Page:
The investment segment of PGEP covered two topics: investment beliefs and sustainable investing.

  1. Investment Beliefs led by Prof. Alexander Dyck: investment beliefs constitute the foundation on which a pension organization’s investment program should be built. They must address four questions: 1. How do financial markets work (e.g., market efficiency, asset pricing and risk premia, diversification, relevant time horizons)? 2. What investment processes are best suited to help us achieve our goals (e.g., return projection models, engagement strategies, costs control)? 3. What is the best organization design for us (e.g., outsourcing vs. insourcing, team structures, incentives, skill/ experience sets)? 4. What roles should corporate governance and sustainability play (e.g., corporate engagement, social considerations, climate-related considerations)? Addressing these four questions will bring clarity, discipline, and result measurement focus to the pension organizations. Is the board capable of leaning in on these four dimensions? They should be. CPP Investments’ Annie Harlow spoke to her organization’s investment beliefs and how they guide its investment program.
  2. Sustainable Investing led by Prof. Rob Bauer: sustainable investing has three dimensions: 1. Excluding certain investments for non-financial reasons, 2. Including certain investments for non-financial reasons, 3. Engaging with investee corporations on issues relating to their long-term sustainability (e.g., could be environmental, social, or governance-related). Pension organizations must carefully think through their motivations for taking actions in these spheres. Are they fiduciary duty-related? Regulations-related? Or related to the expressed preferences of their plan members? An important related question here is the potential trade-offs involved in the sustainable investing space. For example, are achieving Net-Zero goals compatible with achieving pension affordability? Even experts cannot reach agreement on this question. Nevertheless, the sustainable investing topic can no longer be ignored by the boards of pension organizations. In an ICPM discussion forum in 2010, attendees were asked if the topic was a worthy agenda item on pension board agendas. Out of 52 responses, there were only 16 ‘yesses’ and 36 ‘nos’. Today, it would be surprising if there any ‘nos’ in such a survey.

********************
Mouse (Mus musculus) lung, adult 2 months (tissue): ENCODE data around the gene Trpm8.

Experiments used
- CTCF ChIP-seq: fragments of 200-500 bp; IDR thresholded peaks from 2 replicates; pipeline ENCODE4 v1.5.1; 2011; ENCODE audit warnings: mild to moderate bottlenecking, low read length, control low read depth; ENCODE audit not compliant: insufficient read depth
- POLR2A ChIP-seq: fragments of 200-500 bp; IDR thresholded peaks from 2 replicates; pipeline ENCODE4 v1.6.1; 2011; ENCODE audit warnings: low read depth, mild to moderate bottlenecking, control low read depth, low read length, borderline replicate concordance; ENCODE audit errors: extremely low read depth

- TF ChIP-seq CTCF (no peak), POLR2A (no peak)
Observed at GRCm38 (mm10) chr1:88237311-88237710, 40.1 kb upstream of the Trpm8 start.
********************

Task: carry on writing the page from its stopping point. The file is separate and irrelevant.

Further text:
PGEP Offering #15 ended with the presentation of the five Group Projects assigned on Day 1. Each project described a pension design, governance, or investing challenge to be addressed. Each project team did so with energy, creativity, and humour, making great use of the course material accumulated over the course of the prior three days.    

What’s Next?

We will share the governance education plans for 2024 as soon as they are formalized. We will also ponder the question posed by one of the attendees of PGEP Offering #15: “The event confirmed the value of pension board member education. I am worried for the pension industry that only 30 board members are educated at the time. How do we increase the numbers?” How would you answer that question?

Keith Ambachtsheer

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The information herein has been obtained from sources which we believe to be reliable, but do not guarantee its accuracy or completeness.